I moved rapidly, but with some dignity into that room, closing the flap behind me. Marcus followed me in. “Stand there.” He pointed to the wooden platform in the center. “Water drains out below. You understand? Or do I need to wash you myself?” His one eye cut into me as I shook my head and clutched my sheet tighter around me.

  Exasperated, he flung up his hands. “Warprize you may be, but nothing there I’ve not seen before.” With that he stomped out, but his voice pierced the canvas as he left. “Gosling? Did I say gosling?” He growled out the words. “More like the brains of an ox.”

  I cringed back from the door, and stood for a moment, getting my heart and breath under control. Really, Marcus was no different from Anna, right? I kept trying to convince myself of that as I turned and found four buckets of water steaming there, and soap and scrub rags waiting on a small table. Marcus was still talking, his voice fading in and out as he moved about. Thankfully, I couldn’t make out the details.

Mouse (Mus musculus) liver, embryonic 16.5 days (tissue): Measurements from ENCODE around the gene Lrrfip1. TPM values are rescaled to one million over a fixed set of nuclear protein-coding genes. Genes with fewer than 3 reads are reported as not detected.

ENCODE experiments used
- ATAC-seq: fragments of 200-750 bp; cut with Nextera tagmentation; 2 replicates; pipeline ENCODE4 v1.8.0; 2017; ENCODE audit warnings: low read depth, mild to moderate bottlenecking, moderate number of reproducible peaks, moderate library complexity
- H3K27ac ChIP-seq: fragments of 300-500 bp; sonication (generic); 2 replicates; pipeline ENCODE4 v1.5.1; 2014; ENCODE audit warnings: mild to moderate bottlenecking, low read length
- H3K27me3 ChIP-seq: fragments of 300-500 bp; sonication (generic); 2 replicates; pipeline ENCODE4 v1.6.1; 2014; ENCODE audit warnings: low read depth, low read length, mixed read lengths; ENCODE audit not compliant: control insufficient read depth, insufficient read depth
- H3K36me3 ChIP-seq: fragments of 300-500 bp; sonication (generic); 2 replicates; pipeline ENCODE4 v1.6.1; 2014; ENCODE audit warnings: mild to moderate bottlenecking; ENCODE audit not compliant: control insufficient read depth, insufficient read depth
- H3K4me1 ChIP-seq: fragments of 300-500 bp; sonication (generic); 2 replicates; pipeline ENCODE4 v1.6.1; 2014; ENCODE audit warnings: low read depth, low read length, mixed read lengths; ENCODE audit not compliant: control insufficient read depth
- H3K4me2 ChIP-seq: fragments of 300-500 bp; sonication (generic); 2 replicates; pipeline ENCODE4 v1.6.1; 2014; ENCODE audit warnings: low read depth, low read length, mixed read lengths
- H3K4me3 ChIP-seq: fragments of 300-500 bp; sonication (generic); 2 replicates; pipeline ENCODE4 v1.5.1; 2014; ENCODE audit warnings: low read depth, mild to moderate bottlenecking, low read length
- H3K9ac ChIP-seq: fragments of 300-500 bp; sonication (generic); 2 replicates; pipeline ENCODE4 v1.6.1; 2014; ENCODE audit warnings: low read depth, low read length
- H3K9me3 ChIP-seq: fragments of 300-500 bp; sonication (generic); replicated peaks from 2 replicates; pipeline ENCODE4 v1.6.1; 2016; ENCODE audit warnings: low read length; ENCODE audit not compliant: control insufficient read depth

There were stones under the platform and I realized that it had some sort of drain underneath it. I dropped the blanket, stood on the platform, and carefully poured some of the first bucket over my head and body. The warm water felt wonderful. I grabbed the soap and rags and started to lather, working over every inch of my body and up into my hair. I missed the great pools of the castle bath house, where you could soak in the warm water up to your neck. But this must pass for luxury in an army camp. I relished the feel of the mild soap on my body. I closed my eyes at the feel of the grime of the day washing away.

  “Need help with the water?” Marcus growled, calling from the outer room. “Not be making a mess in there that this one has to clean?”

  I froze in the act of stepping off the platform to reach the next bucket of water. I looked at the floor of the tent and decided that modesty was not worth more of his anger. “Yes, please,” I called, as I returned to scrubbing my hair, trying to keep the suds from flying about.